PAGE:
THERE is not much better than a Gaelic melody being sung solo to hold a room.

Many are haunting ballads which can’t fail to enchant an audience as the tune rings out and hangs in the air.

The melodic tunes makes everyone appreciate the beauty and longevity of the ancient Gaelic culture.

But very few could say the same about the £5 million-a-year quango which is supposed to promote Gaelic language and culture.

Last week it was branded a “total disaster” by MSP'S after a devastating audit of the Inverness-based quango with one auditor saying it was the worst public body he had come across in his career. It may also be breaking the law by only employing Gaelic speakers.

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A root and branch reform of the body must now surely take place and a proper strategy for the language and culture put forward.

Gaelic has proved to be fairly divisive in recent years and much of the blame must be placed at the door of the Bord which has been allowed to devise strategies with no real accountability and have been accused of imposing the language on areas with no Gaelic tradition.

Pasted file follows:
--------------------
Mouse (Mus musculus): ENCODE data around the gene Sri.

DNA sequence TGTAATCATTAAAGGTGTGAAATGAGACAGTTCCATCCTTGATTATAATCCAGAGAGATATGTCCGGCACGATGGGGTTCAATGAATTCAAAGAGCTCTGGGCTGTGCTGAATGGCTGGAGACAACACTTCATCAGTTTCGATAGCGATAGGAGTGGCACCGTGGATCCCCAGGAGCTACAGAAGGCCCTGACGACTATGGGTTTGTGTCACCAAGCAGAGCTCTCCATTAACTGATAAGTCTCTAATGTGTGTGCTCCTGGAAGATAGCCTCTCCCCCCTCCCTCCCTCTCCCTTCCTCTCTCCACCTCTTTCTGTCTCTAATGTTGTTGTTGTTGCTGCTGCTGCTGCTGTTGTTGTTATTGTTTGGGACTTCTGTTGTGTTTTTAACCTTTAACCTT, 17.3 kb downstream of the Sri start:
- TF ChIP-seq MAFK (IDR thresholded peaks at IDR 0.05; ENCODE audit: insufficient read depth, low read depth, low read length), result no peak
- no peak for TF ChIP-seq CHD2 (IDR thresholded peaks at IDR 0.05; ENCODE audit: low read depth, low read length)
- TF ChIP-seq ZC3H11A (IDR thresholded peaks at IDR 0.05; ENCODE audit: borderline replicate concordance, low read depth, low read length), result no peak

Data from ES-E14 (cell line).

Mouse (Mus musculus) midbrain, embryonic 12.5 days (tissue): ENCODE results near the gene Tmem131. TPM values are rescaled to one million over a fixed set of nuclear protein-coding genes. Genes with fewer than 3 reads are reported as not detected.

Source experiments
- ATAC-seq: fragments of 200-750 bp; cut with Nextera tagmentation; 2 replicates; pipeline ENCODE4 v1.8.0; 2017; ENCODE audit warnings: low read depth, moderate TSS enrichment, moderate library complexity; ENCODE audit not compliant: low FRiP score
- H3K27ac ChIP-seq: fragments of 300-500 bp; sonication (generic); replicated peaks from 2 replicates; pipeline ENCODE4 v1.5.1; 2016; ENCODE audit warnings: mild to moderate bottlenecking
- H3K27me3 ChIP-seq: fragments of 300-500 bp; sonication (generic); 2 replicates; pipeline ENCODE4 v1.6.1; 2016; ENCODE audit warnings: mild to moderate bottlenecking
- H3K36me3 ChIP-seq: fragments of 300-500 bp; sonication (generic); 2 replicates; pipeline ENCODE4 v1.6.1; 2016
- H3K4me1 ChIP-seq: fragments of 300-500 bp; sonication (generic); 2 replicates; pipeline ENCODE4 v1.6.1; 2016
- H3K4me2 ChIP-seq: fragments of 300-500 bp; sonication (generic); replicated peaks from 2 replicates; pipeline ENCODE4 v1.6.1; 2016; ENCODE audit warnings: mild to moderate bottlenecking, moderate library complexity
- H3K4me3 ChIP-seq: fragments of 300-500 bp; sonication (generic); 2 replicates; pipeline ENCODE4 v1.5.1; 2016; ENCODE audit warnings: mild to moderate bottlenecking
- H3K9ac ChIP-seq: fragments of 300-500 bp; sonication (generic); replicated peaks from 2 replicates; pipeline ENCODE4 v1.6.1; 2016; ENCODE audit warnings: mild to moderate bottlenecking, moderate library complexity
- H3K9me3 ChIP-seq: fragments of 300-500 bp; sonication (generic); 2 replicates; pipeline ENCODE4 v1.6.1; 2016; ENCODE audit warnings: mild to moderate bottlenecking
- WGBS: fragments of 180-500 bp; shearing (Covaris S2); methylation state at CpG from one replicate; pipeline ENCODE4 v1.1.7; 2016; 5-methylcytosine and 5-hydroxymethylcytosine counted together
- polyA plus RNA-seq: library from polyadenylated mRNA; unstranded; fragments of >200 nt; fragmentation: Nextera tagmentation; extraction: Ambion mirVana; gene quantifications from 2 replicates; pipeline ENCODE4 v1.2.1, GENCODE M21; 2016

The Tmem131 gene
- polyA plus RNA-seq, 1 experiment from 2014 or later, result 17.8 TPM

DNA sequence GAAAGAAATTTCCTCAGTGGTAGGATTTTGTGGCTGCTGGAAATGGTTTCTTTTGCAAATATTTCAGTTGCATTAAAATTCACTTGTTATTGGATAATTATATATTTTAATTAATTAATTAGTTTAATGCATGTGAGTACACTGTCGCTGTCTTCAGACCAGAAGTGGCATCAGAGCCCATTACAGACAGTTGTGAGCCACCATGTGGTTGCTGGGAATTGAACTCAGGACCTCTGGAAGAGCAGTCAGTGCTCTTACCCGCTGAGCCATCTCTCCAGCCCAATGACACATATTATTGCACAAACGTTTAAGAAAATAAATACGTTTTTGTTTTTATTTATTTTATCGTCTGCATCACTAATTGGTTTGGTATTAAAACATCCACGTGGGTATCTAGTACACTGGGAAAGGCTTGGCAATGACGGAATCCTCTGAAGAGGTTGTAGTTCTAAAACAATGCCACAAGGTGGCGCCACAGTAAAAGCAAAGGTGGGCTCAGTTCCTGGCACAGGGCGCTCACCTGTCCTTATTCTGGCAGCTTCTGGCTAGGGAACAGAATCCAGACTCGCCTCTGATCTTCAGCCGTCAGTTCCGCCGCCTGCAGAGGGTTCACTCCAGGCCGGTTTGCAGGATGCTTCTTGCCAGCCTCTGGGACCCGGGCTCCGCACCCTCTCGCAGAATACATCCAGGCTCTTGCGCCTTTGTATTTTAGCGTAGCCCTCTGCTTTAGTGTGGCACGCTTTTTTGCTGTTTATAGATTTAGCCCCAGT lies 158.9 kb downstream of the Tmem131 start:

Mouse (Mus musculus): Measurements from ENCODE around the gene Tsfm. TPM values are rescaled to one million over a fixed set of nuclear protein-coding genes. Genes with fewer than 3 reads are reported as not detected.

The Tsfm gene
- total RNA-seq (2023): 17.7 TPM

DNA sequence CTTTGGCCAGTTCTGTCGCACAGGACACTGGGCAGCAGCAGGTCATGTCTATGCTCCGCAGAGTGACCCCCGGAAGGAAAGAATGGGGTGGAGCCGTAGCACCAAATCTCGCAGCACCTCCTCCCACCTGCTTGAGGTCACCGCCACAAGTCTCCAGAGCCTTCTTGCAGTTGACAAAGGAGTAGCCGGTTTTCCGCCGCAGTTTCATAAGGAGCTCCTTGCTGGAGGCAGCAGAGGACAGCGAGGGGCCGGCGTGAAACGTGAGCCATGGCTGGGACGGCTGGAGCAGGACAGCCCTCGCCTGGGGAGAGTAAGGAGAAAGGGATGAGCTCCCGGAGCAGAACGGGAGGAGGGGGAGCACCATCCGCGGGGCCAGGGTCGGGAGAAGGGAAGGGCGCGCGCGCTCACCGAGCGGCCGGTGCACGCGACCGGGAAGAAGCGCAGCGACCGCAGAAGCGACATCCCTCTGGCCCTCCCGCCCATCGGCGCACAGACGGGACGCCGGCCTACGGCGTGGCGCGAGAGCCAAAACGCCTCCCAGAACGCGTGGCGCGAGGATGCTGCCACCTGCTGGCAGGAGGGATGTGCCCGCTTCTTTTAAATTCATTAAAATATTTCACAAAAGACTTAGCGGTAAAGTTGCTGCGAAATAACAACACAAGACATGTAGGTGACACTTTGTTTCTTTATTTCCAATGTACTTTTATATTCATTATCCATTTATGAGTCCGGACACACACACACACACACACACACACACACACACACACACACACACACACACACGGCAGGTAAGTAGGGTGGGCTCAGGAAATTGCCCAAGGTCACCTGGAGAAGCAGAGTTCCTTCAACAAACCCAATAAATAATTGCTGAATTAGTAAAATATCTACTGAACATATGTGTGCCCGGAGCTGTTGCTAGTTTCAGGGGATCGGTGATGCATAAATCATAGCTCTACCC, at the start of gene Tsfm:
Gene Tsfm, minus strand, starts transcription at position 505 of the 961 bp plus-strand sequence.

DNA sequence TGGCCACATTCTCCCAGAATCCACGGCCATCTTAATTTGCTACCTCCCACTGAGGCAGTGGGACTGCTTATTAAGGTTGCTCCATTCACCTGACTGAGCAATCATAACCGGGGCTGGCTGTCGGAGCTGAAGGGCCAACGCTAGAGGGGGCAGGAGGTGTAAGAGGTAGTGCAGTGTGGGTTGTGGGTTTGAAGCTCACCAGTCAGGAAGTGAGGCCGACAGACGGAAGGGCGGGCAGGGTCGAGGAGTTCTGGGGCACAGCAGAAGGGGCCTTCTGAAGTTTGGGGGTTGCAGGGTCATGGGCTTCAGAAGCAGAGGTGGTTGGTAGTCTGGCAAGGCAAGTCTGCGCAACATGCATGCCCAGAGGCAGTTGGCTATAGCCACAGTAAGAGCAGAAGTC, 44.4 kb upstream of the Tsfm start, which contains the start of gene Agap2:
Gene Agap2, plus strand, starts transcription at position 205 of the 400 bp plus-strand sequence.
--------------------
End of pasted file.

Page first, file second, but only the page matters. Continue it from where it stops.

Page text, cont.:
Pupils attending Gaelic schools get taxis if they live outside the catchment area while their peers at other schools have to walk. This, understandably, breeds contempt. amongst some.

Road signs have also been made bilingual across the country which has led to confusion amongst foreign drivers, and even some locals.

The Bord has also instigated a national Gaelic plan for every public body in Scotland even in areas which have never traditionally spoken the language.

At a time when councils, Police Scotland and other agencies have had their budgets squeezed or cut, surely there are bigger priorities than bilingual cars and literature.

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Meanwhile, despite all the money being spent and initiatives being launched, the number of speakers has actually fallen, which is a spectacular failure in any language.

Gaelic has become almost like a sacred cow to many Scots, with many mistakenly calling it the language of Scotland. It is not and never has been.

Of course Gaelic culture and language should be protected and enhanced, but the sledgehammer to crack a nut approach has failed and must be replaced with a more measured and methodical one.

Only then will the fabulous culture enjoy the future it deserves and flourish in the years ahead.